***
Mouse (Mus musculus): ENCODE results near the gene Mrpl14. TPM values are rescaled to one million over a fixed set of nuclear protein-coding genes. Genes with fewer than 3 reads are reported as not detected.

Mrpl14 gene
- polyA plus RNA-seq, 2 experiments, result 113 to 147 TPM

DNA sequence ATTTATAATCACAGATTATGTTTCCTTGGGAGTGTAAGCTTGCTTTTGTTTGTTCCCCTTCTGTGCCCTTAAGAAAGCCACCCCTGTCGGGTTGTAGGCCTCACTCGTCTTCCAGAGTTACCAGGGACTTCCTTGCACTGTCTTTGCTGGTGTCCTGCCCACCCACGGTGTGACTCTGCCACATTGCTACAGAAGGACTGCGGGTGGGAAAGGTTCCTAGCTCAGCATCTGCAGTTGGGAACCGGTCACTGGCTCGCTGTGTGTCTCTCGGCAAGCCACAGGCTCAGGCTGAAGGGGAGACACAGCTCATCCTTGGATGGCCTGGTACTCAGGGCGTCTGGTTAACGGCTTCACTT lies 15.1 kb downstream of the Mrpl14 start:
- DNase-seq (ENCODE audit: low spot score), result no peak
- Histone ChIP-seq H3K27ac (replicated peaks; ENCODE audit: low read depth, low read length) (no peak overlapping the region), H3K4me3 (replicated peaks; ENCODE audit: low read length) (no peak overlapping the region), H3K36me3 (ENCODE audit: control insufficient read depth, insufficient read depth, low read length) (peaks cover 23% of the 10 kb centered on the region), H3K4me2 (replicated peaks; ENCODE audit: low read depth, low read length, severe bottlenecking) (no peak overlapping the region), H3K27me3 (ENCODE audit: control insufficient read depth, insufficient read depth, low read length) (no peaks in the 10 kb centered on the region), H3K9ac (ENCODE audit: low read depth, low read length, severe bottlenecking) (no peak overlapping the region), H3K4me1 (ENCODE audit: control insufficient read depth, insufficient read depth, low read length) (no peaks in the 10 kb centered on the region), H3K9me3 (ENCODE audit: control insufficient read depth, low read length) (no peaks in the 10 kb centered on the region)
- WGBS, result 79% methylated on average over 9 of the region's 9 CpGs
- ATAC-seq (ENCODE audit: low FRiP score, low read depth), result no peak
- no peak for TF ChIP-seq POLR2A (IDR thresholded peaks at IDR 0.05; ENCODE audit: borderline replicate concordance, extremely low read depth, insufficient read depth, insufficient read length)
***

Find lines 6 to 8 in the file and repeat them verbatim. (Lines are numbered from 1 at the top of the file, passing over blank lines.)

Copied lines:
- Histone ChIP-seq H3K27ac (replicated peaks; ENCODE audit: low read depth, low read length) (no peak overlapping the region), H3K4me3 (replicated peaks; ENCODE audit: low read length) (no peak overlapping the region), H3K36me3 (ENCODE audit: control insufficient read depth, insufficient read depth, low read length) (peaks cover 23% of the 10 kb centered on the region), H3K4me2 (replicated peaks; ENCODE audit: low read depth, low read length, severe bottlenecking) (no peak overlapping the region), H3K27me3 (ENCODE audit: control insufficient read depth, insufficient read depth, low read length) (no peaks in the 10 kb centered on the region), H3K9ac (ENCODE audit: low read depth, low read length, severe bottlenecking) (no peak overlapping the region), H3K4me1 (ENCODE audit: control insufficient read depth, insufficient read depth, low read length) (no peaks in the 10 kb centered on the region), H3K9me3 (ENCODE audit: control insufficient read depth, low read length) (no peaks in the 10 kb centered on the region)
- WGBS, result 79% methylated on average over 9 of the region's 9 CpGs
- ATAC-seq (ENCODE audit: low FRiP score, low read depth), result no peak